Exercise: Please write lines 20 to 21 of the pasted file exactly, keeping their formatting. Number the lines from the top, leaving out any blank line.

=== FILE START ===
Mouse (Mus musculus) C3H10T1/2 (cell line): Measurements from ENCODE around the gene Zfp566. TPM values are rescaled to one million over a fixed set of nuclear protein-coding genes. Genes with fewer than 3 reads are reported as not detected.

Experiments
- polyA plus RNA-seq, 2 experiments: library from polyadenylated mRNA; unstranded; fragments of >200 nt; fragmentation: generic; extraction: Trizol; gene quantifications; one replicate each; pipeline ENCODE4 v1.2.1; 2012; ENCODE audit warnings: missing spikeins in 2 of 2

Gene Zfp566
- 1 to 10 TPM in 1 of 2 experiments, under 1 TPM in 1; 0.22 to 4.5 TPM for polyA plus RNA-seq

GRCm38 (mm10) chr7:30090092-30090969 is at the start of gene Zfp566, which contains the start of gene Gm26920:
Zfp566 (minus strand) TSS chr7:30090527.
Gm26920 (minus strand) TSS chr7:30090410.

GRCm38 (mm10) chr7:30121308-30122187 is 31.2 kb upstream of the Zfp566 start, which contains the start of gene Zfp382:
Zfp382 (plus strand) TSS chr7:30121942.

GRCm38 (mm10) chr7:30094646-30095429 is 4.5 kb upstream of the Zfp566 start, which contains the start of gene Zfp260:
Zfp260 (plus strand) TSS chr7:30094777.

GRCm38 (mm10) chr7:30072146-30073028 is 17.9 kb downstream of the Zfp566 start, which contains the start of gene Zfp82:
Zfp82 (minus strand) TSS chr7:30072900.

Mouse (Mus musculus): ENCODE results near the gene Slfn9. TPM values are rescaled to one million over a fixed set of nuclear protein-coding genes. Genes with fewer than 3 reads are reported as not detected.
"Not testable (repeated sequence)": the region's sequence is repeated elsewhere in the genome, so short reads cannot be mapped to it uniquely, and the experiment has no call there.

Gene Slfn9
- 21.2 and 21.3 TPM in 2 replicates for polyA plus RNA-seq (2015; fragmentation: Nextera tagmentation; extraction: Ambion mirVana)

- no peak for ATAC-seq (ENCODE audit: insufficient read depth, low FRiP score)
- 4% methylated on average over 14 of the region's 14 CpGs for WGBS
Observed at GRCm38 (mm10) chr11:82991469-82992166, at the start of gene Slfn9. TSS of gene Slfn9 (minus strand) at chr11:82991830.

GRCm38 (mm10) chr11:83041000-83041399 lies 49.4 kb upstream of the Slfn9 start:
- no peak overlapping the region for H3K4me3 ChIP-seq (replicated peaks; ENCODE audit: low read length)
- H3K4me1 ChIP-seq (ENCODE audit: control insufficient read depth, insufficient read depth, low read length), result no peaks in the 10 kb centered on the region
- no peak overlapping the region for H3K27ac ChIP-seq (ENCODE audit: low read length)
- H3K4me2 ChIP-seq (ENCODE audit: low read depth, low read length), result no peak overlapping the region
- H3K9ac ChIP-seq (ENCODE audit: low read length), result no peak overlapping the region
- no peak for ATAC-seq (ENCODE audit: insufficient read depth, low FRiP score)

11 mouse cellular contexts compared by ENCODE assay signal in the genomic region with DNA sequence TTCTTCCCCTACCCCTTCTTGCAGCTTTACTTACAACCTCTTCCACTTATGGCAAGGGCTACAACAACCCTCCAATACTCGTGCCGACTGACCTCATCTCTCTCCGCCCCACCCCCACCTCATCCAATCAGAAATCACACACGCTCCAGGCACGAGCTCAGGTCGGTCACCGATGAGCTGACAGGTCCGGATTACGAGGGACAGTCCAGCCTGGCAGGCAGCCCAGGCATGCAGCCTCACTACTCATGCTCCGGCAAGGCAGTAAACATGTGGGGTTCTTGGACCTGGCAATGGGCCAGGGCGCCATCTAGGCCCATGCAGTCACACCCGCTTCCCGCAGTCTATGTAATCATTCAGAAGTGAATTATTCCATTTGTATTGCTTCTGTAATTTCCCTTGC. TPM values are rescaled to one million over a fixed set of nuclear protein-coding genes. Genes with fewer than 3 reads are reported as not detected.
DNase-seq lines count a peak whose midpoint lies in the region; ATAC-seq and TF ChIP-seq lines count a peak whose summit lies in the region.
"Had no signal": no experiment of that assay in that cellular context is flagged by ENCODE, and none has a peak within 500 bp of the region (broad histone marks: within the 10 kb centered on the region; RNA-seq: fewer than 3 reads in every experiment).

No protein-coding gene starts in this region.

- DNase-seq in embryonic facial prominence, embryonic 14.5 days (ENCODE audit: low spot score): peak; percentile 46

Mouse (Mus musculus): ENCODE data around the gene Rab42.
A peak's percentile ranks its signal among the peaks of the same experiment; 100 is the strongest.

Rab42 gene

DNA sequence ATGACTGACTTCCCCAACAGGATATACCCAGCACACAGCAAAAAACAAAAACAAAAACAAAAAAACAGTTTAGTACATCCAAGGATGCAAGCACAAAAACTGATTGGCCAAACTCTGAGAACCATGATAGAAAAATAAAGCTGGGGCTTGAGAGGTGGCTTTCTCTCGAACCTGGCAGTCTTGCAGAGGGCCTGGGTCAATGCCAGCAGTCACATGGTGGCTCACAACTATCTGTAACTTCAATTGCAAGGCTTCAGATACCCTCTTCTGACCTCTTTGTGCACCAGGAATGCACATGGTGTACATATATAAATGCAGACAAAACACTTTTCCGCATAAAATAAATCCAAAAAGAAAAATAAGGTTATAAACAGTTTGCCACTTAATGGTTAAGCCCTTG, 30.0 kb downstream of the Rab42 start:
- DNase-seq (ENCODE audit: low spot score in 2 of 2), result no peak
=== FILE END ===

- 4% methylated on average over 14 of the region's 14 CpGs for WGBS
Observed at GRCm38 (mm10) chr11:82991469-82992166, at the start of gene Slfn9. TSS of gene Slfn9 (minus strand) at chr11:82991830.